Adamcová: Prague turns against mass tourism, targets premium visitors

Robert McLean

#cee, #proptech, #development a #architecture

It may sound incredible, but for the first time ever, Prague has a strategy for tourism.

How can that be possible, in a city that was drowning visitors until March 2020? How could it simply be improvising? It turns out that mass tourism turns out to be the result of bad or simply non-existent planning.

Amazingly, Prague’s first-ever strategy will likely be appreciated by anyone who works in the center, or has the misfortune to live there. Because Prague is now developing its ability to attract “premium” visitors. Part of this involves a new PR campaign featuring bold visuals that it will promote around Europe, Israel and Russia. The city is also limiting its contacts and cooperation with companies that take part primarily in mass tourism activities.

Jana Adamcová, board member at the city-owned company Prague City Tourism (PCT), describes the strategy as an attempt “to balance the quality of life of people who live here on the one hand, with the need for economic revenues from tourism. It’s responding to complaints from local residents want to live in the center, but who find the old levels of tourism to be unbearable.

Adamcová admits that the volume of tourists was growing recently at an alarming pace. But she insists that the level of local democracy is also rising, and that local politicians are listening to their constituents. In her interpretation, change would have come sooner or later. But the unexpected pandemic made a reset of Prague’s tourism policies possible far sooner than would have been possible.

“We didn’t systematically communicate what we wanted in the past,” says Adamcová. “That’s why we had such a flood [of tourists]. Nobody built any dams. What we want now are tourists who will respect the life of the city. Who will respect the high quality of the public space here and will act accordingly. The others are not welcome.”

That’s a pretty clear vision.

So is her answer to what I thought might be a more delicate question: what does this new strategy meant for Airbnb. Would the city would be promoting its services as it is other local retailers and service providers? No way. “For this campaign, we’re not promoting Airbnb because they’re not there yet. It’s not that that we don’t wish them business success. But they need to play under the same regulations as the other players.”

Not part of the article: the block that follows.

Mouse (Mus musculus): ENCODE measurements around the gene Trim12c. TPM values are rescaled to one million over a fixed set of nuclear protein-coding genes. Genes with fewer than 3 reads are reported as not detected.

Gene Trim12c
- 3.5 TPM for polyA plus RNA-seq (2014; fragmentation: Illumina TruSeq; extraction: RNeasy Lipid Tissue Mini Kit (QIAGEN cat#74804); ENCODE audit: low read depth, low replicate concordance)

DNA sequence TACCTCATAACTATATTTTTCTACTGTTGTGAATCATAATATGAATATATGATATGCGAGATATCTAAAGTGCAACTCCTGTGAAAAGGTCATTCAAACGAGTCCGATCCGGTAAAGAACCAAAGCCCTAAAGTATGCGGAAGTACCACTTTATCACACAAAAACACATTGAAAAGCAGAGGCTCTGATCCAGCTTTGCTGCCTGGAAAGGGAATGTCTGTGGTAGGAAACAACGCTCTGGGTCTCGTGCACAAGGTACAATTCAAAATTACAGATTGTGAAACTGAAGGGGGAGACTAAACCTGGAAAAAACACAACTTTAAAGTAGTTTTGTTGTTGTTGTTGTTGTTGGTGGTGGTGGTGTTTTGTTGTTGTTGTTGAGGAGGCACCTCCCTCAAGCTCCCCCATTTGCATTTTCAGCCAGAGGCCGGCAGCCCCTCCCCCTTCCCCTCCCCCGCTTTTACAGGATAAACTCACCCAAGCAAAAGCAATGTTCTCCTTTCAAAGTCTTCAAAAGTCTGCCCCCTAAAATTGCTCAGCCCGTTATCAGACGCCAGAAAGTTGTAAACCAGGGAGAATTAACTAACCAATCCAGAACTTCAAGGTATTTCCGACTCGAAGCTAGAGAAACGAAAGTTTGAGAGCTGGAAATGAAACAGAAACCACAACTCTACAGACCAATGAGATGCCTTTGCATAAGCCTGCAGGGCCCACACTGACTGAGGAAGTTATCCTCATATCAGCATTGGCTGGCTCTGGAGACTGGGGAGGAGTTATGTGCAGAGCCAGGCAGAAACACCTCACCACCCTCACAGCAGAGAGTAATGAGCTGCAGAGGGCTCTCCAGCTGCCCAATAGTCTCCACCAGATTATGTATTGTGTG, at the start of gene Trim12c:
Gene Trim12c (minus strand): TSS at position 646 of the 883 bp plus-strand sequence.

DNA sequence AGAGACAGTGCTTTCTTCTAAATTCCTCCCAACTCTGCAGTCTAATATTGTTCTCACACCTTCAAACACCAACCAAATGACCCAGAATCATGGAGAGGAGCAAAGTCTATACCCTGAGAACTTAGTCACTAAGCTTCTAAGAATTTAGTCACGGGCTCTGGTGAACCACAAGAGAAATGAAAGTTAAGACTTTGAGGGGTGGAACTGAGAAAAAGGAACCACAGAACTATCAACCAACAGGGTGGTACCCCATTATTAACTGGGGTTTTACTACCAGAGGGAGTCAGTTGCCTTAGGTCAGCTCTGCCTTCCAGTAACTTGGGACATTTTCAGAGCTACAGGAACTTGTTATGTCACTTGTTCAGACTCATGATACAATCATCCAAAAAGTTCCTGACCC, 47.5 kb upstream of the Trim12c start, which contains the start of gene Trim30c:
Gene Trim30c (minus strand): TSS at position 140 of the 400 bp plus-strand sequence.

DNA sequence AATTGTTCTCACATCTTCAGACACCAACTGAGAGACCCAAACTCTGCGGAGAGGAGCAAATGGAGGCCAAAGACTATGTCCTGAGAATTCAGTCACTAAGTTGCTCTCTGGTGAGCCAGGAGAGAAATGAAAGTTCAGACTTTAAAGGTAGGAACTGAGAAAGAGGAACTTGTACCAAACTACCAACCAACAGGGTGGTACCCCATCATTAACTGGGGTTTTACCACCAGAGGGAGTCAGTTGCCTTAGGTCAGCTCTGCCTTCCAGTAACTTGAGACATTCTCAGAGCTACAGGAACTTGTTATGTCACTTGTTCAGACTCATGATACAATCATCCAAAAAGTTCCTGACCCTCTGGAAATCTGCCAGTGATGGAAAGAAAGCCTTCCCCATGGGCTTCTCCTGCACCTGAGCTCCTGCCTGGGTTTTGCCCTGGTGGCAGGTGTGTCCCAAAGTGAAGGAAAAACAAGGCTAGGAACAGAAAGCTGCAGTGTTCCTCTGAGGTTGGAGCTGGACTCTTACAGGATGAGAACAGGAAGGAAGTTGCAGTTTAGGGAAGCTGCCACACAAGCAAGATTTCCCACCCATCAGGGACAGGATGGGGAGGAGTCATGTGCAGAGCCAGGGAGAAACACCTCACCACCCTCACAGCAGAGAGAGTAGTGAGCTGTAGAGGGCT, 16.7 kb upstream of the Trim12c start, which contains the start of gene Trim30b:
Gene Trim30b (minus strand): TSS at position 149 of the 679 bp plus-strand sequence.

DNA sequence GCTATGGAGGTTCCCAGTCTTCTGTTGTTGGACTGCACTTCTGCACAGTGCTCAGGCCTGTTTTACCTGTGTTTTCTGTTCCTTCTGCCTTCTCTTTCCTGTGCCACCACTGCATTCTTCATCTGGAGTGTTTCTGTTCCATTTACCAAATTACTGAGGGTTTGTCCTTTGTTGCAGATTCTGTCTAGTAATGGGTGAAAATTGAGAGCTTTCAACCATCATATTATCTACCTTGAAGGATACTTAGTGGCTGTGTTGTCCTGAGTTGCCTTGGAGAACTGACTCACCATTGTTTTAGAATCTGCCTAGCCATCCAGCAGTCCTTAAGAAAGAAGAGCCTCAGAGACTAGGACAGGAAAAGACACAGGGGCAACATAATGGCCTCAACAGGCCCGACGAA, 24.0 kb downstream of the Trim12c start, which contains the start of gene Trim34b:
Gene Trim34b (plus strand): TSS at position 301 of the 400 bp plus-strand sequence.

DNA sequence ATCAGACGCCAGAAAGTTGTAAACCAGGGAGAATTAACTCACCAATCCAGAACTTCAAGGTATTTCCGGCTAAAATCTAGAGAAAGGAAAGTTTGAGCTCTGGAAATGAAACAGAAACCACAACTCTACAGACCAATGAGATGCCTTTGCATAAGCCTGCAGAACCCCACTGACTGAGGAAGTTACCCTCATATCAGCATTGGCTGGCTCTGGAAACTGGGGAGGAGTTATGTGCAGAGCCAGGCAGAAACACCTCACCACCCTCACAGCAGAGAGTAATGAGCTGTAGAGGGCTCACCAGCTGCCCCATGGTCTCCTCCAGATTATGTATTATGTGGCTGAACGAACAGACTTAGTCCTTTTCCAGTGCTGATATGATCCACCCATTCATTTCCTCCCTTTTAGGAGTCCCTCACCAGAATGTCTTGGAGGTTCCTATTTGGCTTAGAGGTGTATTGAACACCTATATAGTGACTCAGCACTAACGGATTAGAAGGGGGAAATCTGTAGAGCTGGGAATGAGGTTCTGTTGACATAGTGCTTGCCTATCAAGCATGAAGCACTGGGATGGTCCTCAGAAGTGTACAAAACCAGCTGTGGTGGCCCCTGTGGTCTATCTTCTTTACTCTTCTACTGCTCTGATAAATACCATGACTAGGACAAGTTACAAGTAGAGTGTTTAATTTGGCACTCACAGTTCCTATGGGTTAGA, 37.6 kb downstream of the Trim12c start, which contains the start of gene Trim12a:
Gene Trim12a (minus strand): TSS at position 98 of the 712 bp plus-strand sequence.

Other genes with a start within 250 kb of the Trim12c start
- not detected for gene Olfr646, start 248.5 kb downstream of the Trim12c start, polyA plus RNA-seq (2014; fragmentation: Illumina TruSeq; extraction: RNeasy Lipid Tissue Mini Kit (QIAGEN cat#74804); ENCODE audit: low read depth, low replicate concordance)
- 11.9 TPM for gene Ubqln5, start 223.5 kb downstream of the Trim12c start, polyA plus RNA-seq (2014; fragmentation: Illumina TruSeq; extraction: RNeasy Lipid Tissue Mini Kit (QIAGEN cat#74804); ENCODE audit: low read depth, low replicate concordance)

The message for Airbnb is a transparent one. “You are welcome here if you’ll behave like a hotel. It means if you’ll pay taxes, if you do what has to be done.”

One remarkable result of the new strategy is that even the volume of cheap tourist souvenirs and trashy trinkets should fall. “In buildings that are owned by the city, there is also a special agreement that they won’t be used for selling this kind of crap,” says Adamcová with refreshing frankness.

What most people will end up seeing is the new marketing campaign that centers around interesting, dynamic Prague residents doing interesting things. In practice, this means that the pictures and videos for the company focus on individuals, while the city serves merely as a background.

“The campaign works by putting people first,” explains Adamcová. “Our lifestyle comes first and the city itself is just the backdrop. Because until now the presentation of Prague was sort of preserved, or embalmed. It was dead, basically. And a city without people has no authenticity…We want to build Prague’s image based on people and not based on the stones that make up the city.”

 

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